If only in passing, it is worth noting that his mention of the uprising in Westphalia a year earlier should be understood in this context both as an apt illustration for his sermon's main point and a warning that false doctrine could lead to evils in the here and now. But it is not evidence that those events in and of themselves played a role in the beginning of ordinations in Wittenberg. The need to teach and preach true doctrine had always existed. Now that its opponents could spring up in the twinkling of an eye, it was doubly imperative that parishes have recognized pastors who would both preach and defend the evangelical faith.
The relevant mandate or "order" from Elector John, however, sheds an unexpected light on the appearance of "ordination" into Electoral Saxony's way of conducting ecclesiastical business and Luther's own role in making this decision. Above all, Luther's report of it not withstanding, the electoral decree did not specify or require "ordination" as its means for making certain that only reliable preachers occupied Saxony's pulpits. Instead, it was a general decree that banned from the elector's territories any preaching from those who did not already and legitimately hold an established post. The version that was published in early 1536 reads in part, "additionally, no one, with the exception of the regular (ordentlichen) pastors, preachers, and chaplains to whom the office of pastor and preacher (seelsorg- und predigtampt) in each place is commended (beuohlen), should be allowed to preach and hold meetings in [private] houses or other places." The mandate's entirely prohibitive character is bluntly evident from the formulaic concluding declaration of such documents, according to which "all those who act or are discovered to be in contradiction with the foregoing" will be examined and "turned over to unremitting discipline and forfeiture of goods and body." (25) The relationship between the prince and the reformers was therefore straightforward: the prince condemned irregular preachers, while Luther and his colleagues developed a means (ordination) of publicly identifying those who had the right to preach.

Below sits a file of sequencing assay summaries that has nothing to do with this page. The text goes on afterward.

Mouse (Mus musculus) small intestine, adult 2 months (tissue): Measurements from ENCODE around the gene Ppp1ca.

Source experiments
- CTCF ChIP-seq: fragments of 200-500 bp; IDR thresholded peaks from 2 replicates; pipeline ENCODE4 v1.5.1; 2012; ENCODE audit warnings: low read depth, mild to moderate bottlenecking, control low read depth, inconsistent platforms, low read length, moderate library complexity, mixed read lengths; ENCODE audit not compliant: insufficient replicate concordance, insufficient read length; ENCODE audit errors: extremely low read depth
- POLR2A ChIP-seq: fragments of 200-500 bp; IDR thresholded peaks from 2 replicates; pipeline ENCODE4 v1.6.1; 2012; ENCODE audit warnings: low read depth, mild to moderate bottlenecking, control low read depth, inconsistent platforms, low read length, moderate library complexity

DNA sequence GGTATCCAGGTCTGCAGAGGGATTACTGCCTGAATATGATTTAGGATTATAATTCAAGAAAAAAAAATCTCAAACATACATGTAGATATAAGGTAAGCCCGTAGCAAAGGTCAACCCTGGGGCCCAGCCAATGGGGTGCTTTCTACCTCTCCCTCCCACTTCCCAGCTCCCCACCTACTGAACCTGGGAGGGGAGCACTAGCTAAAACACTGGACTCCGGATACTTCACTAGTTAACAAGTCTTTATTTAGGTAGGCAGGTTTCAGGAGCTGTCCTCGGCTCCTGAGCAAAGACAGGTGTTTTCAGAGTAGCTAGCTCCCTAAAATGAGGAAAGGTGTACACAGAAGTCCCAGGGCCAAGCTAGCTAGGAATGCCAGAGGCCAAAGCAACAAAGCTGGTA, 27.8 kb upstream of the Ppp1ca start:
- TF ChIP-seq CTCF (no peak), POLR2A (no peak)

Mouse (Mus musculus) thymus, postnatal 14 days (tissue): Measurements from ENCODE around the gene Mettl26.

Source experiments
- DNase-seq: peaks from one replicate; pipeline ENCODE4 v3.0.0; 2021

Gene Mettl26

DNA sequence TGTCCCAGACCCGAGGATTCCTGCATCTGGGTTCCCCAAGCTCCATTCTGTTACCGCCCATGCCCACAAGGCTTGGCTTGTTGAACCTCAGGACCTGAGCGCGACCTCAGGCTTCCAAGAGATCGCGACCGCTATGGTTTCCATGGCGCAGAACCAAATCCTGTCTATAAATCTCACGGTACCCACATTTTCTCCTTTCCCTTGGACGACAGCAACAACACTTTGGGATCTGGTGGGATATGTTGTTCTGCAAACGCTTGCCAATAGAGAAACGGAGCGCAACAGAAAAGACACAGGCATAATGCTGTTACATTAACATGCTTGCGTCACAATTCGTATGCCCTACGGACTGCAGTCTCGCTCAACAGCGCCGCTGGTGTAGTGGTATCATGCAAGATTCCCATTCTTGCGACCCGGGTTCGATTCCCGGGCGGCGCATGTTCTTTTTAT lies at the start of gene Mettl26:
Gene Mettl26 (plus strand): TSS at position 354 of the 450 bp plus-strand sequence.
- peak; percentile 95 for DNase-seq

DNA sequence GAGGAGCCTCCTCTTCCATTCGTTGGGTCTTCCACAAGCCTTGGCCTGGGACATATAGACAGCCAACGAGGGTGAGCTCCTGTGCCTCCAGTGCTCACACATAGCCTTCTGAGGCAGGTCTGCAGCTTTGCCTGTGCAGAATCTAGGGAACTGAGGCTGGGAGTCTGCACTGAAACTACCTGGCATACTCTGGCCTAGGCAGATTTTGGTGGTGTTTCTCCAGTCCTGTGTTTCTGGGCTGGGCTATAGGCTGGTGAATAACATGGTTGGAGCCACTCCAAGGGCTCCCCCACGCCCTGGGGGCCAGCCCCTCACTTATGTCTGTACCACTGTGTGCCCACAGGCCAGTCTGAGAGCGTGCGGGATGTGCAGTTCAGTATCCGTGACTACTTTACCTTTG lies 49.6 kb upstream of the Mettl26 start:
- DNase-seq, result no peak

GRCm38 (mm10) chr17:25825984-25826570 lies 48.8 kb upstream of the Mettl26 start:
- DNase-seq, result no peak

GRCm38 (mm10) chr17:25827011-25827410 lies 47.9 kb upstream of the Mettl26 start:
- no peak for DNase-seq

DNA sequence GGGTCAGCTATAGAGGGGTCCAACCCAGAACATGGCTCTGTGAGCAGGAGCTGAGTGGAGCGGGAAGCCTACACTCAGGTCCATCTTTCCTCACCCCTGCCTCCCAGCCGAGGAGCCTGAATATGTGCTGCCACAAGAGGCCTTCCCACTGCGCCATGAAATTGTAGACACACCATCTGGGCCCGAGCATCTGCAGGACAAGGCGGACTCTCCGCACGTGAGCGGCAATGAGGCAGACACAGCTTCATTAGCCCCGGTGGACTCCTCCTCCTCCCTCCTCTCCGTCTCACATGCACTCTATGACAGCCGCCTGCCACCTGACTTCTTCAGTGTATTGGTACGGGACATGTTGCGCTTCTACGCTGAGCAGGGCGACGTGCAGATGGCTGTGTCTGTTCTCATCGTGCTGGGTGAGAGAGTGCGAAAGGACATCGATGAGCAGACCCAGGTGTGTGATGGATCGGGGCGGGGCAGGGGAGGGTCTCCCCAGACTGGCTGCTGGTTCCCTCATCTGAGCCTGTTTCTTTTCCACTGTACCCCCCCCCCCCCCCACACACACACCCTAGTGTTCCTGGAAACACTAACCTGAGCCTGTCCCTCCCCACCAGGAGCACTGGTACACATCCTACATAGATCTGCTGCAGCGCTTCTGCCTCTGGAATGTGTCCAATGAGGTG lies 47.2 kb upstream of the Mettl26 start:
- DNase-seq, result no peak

In addition, it is reasonably well known that Luther had no liking for the term, "ordination," a word that only in English refers almost exclusively to an ecclesiastical act. Thus, in late 1533 he wrote that "To ordain should be termed and exist as `to call' and `to command' to the office of preacher the power of which Christ and his church have and must have ... just as it must have the word, baptism, sacrament, spirit and faith." (26) A rite that some contemporaries nonetheless conveniently called "ordination" did indeed, and almost on the heels of the Elector's mandate, come to play a part in providing pastors for Wittenberg, Saxony, and more distant places. The question is, therefore, did Luther in fact participate in creating a rite of ordination that suggested an ontological change in the newly ordained and that in turn put the clergy into some form of closer contact with the divine than was possible for mere lay people?